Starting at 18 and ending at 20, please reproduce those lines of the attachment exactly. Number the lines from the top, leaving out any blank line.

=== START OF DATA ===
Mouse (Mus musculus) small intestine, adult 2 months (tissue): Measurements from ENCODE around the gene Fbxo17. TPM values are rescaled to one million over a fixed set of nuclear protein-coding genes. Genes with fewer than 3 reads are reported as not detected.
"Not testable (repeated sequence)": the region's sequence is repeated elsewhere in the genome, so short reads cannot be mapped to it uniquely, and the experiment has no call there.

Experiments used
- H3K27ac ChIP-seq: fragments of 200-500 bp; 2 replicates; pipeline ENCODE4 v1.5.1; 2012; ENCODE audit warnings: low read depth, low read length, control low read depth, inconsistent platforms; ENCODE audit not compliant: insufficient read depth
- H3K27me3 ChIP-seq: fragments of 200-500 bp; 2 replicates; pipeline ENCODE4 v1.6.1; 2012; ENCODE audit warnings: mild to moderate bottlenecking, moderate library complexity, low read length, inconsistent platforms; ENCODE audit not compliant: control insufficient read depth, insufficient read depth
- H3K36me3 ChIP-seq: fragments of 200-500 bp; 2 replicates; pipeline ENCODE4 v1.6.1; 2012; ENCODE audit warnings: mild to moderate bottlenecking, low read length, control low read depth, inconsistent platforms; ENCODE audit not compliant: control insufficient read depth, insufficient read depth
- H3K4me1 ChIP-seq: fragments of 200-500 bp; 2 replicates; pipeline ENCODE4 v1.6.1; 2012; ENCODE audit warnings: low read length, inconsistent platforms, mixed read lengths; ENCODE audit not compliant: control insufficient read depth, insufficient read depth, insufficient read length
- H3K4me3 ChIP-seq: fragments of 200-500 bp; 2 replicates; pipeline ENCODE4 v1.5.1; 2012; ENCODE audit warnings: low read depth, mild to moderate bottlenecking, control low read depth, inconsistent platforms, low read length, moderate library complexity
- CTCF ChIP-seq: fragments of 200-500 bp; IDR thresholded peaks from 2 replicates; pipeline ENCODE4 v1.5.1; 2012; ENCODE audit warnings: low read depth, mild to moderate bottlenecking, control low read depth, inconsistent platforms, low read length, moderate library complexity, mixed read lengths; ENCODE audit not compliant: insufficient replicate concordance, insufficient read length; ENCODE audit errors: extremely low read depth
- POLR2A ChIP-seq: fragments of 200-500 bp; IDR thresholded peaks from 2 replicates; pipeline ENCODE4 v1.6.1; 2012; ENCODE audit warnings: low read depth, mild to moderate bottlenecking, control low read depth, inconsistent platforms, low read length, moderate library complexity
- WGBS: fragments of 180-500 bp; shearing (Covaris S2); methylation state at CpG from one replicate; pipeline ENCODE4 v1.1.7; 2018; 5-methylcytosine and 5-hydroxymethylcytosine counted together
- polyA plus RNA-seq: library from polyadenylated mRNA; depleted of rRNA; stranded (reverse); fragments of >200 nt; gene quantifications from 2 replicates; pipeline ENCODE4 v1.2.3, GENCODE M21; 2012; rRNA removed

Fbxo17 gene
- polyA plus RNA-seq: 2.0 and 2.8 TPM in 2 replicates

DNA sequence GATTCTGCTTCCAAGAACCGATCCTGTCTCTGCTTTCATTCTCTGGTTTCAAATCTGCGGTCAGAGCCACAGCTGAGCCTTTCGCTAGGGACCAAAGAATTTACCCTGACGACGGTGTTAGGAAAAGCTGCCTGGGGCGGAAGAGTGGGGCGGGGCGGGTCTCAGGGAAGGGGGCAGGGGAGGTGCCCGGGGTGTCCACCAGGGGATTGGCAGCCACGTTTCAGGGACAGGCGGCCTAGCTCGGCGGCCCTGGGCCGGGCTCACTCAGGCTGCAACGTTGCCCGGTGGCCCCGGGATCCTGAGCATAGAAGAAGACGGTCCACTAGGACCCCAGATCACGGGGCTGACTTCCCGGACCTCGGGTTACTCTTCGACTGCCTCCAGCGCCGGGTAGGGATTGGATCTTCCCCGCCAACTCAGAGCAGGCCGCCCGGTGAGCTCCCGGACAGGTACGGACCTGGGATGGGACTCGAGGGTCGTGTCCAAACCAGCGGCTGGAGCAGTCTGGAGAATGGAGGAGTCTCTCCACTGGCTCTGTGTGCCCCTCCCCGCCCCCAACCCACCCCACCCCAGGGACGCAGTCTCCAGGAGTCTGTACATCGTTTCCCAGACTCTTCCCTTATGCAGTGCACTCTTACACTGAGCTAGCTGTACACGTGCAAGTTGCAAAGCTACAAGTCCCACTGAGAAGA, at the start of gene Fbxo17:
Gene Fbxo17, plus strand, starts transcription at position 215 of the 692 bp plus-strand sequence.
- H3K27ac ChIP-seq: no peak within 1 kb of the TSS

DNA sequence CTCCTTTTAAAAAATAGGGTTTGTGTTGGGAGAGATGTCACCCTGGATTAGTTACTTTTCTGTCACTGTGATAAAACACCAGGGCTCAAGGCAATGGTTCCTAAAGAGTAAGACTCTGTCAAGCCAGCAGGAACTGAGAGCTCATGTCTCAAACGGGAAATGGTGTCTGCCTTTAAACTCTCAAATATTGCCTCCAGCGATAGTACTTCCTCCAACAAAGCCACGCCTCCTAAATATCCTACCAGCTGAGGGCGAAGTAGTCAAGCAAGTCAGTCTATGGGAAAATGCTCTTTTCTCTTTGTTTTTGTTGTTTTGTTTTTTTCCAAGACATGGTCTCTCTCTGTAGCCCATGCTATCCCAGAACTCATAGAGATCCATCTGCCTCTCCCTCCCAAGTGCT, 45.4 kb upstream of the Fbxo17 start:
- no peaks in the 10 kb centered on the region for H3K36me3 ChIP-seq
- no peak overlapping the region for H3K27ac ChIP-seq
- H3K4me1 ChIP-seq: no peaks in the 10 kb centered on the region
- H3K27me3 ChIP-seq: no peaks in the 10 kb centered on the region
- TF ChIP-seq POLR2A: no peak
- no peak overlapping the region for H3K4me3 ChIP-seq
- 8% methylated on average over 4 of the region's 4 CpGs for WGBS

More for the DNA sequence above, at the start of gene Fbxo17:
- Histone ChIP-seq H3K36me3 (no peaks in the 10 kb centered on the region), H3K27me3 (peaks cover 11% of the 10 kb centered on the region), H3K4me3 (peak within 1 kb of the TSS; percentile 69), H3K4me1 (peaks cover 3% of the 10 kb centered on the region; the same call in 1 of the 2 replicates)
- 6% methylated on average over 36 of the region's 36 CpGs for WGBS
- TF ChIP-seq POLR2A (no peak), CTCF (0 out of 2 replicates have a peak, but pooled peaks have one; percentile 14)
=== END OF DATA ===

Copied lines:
DNA sequence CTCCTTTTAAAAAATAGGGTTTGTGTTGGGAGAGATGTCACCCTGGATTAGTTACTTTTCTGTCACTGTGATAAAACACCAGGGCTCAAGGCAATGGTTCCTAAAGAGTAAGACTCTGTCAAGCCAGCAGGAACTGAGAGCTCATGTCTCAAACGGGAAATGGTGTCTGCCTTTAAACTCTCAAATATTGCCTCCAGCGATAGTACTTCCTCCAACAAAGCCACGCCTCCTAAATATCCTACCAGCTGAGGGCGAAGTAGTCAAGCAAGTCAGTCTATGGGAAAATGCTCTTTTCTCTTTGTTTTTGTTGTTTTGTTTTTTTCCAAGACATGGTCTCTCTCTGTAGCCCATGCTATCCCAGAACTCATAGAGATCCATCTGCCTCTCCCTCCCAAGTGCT, 45.4 kb upstream of the Fbxo17 start:
- no peaks in the 10 kb centered on the region for H3K36me3 ChIP-seq
- no peak overlapping the region for H3K27ac ChIP-seq